NOTE: Digest p1 with SalI/NheI and p2 with BamHI/HindIII at 37 °C for 1 h. Confirm the presence of the correct bands following digestion (Figure 2a) by gel electrophoresis and proceed to step 2. If preparing plasmid DNA by rolling circle amplification (RCA), reserve some of the miniprep eluate to serve as a template.

2. Preparation of Sufficient Plasmid DNA for Ligation

NOTE: Ligation and subsequent electroporation requires a sufficient amount of plasmid DNA that must be generated via either maxiprep or RCA. While maxiprep is the traditionally used approach, RCA offers the advantage of not requiring bacteria, thus removing the potential for plasmid-induced toxicity in bacteria that can result in instability events.

  1. Perform the following maxiprep procedure.
    1. For each plasmid that demonstrated the correct restriction enzyme digestion pattern in the previous section, add 500 µL of starter culture to 1 L of TB-Carb (25 µg/mL carbenicillin) broth and shake overnight at 30 °C (roughly 14-16 h, roughly OD600 of 0.6-0.8).
      NOTE: Do not allow the culture to grow over this OD600 value. This will potentially result in instability events within the plasmids.
    2. Harvest the bacteria and perform maxipreps per manufacturer's protocol (See Materials Table).
  2. Using the saved miniprep from step 1.6, perform the following for the RCA procedure.
    1. Transfer 1 µL of plasmid DNA to a tube containing 50 µL of sample buffer.
    2. Heat-denature the sample at 95 °C for 3 min, and then incubate at 4 °C until ready to use.
    3. Prepare the commercial amplification premix (See Materials Table). Combine 50 µL of reaction buffer with 2 µL of enzyme mix in a tube set on ice.
      NOTE: The amplification premix should be kept on ice until ready for use. It is convenient to prepare a master mix by combining sufficient reagents for the required number of amplification reactions. Any unused premix must be discarded.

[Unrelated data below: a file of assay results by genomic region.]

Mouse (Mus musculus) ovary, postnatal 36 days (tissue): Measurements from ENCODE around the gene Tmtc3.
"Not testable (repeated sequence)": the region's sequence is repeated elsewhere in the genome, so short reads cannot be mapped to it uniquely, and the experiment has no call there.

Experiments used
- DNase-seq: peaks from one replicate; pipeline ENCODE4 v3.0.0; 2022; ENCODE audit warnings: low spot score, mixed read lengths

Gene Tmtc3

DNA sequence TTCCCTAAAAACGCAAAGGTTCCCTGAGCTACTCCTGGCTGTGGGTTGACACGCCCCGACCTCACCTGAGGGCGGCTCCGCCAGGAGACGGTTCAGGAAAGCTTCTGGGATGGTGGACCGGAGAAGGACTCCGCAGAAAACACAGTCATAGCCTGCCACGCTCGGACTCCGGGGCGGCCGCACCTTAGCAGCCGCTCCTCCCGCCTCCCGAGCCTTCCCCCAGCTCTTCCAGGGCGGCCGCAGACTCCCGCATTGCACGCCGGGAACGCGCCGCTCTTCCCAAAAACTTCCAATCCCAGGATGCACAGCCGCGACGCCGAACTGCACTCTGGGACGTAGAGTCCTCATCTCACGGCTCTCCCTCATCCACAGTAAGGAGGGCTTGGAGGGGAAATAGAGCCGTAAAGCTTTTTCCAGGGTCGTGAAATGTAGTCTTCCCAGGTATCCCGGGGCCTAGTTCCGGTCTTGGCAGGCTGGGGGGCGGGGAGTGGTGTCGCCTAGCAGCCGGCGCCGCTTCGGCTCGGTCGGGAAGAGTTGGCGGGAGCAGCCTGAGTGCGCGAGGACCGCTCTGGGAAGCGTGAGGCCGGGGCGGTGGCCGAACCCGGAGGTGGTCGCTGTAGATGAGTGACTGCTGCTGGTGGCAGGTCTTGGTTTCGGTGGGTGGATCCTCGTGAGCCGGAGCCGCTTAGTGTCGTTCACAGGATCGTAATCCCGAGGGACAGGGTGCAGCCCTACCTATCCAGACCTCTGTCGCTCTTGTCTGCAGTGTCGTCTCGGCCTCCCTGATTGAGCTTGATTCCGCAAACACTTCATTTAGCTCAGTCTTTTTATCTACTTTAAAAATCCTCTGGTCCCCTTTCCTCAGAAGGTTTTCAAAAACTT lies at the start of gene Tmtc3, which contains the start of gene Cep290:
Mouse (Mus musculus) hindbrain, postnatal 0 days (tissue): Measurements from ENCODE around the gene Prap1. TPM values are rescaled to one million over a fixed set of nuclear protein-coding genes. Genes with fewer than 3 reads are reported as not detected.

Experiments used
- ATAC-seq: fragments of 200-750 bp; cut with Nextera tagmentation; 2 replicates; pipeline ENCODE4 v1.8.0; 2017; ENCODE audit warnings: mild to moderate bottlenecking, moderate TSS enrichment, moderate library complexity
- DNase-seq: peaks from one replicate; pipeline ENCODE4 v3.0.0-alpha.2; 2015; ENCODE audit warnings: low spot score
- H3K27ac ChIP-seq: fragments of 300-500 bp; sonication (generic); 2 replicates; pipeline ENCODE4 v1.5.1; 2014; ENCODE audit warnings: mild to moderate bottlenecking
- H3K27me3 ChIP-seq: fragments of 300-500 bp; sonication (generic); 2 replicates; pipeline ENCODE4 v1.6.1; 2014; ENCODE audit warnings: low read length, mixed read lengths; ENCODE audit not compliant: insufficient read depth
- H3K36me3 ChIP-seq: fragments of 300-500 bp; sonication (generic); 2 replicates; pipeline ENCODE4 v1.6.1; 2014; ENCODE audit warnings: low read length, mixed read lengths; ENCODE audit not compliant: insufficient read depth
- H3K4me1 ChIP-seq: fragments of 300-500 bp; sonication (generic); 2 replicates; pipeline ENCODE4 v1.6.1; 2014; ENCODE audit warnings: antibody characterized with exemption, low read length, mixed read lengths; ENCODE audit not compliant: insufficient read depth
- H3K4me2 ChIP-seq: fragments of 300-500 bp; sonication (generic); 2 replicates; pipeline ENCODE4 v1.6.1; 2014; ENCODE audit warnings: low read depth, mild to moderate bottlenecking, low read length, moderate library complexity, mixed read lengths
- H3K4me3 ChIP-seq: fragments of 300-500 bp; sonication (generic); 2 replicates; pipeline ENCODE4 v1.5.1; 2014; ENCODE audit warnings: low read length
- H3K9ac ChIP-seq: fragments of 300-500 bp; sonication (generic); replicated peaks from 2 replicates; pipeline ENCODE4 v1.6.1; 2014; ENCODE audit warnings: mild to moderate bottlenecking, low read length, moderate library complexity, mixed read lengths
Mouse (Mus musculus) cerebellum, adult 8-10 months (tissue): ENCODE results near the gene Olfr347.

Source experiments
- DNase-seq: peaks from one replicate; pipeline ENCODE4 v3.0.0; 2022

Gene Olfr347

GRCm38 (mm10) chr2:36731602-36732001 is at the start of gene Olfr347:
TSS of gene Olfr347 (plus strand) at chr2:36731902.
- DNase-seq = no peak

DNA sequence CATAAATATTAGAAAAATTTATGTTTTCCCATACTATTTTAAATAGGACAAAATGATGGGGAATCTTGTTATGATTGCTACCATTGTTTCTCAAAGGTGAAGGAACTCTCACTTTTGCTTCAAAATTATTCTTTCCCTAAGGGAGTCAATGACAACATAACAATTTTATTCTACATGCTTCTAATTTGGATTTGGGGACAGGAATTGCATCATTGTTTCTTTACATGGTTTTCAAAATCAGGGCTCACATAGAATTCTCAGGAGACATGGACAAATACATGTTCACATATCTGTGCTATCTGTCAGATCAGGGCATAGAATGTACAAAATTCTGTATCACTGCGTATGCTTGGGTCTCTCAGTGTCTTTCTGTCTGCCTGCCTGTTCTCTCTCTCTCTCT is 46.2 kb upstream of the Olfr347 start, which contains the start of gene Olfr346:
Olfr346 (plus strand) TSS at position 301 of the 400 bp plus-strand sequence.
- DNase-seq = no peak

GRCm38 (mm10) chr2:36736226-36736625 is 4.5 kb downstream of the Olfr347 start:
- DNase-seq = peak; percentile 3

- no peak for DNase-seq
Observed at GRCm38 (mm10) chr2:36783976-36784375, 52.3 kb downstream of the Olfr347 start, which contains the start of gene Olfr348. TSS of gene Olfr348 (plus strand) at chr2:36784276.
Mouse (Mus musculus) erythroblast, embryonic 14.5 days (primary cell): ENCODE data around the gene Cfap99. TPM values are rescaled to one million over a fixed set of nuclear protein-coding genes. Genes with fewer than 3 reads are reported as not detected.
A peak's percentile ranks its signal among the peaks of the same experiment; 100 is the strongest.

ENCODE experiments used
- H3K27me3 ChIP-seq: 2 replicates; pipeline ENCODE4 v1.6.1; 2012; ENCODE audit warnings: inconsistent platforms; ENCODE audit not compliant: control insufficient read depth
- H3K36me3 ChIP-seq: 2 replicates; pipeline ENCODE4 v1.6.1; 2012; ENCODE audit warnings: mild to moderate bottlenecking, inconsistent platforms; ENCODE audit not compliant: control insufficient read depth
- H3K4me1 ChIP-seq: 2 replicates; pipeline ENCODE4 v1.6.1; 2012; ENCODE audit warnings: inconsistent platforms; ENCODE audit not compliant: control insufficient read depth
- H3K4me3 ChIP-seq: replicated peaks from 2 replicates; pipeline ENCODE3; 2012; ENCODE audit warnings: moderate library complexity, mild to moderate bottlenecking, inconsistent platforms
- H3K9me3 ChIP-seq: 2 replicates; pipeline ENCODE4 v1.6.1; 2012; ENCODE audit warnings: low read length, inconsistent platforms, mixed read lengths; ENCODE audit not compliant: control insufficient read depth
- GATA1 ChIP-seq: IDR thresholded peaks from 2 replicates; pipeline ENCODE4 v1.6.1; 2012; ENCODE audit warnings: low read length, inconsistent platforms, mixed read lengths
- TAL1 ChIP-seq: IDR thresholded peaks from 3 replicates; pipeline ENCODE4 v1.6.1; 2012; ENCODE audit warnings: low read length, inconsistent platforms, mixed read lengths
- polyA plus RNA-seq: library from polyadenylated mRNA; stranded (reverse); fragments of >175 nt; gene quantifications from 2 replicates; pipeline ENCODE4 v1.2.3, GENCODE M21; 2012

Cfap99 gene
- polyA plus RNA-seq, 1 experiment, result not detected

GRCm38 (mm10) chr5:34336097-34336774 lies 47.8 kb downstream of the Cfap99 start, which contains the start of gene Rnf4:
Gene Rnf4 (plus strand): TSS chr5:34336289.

4. Transfer 50 µL of prepared amplification premix to the denatured sample.
    5. Incubate the reaction tubes at 30 °C for 18 h.
    6. Incubate the tubes at 65 °C for 10 min to inactivate the ø29 DNA polymerase.
    7. Store the reaction tubes at 4 °C or -20 °C until ready for use.
      NOTE: At this point, plasmid DNA prepared via both methods should be quantified (using absorbance at 260 nm) and the ZIKV genome should be Sanger sequenced entirely to confirm no instability events (deletions and rearrangements) occurred during preparation.
Primer Name Sequence (5' - 3')

Table 1: Primers for sequencing cDNA clones. Plasmids can be sequenced entirely with the primers listed. Primers marked as "conserved" indicate that they are likely able to sequence/amplify all genotypes of ZIKV. Primers labelled as "PRVABC59" are specific to this strain but may also work for other Asian genotype strains and possibly other genotypes.

3. Preparation of In Vitro Transcribed RNA

  1. Set up digestion reaction of either maxiprep or RCA prepared DNA.
    1. For p1 digestion, mix 10 µL of 10x reaction buffer, 3 µL of ApaLI, 3 µL of BamHI-HF, 3 µL of rSAP or CIP, and 3.3 µg of p1 DNA. Add ddH2O to 100 µL.
    2. For p2 digestion, mix 10 µL of 10x reaction buffer, 3 µL of ApaLI, 3 µL of EcoRI-HF, and 13.3 µg of p2 DNA. Add ddH2O to 100 µL.
    3. Incubate at 37 °C for 1-2 h.
    4. Purify using a commercial gel and PCR clean-up kit (See Materials Table). Elute in 30 µL of elution buffer pre-heated to 70 °C in a heating block (incubate the column for 5 min before spinning).
      NOTE: Keep 1 µL to run on a gel later.
  2. Prepare ligation reaction.
    1. Combine 10 µL of 10x T4 DNA ligation reaction buffer, 3 µL of T4 DNA ligase (400 U/µL), 29 µL of purified p1, and 29 µL purified p2. Add ddH2O to 100 µL.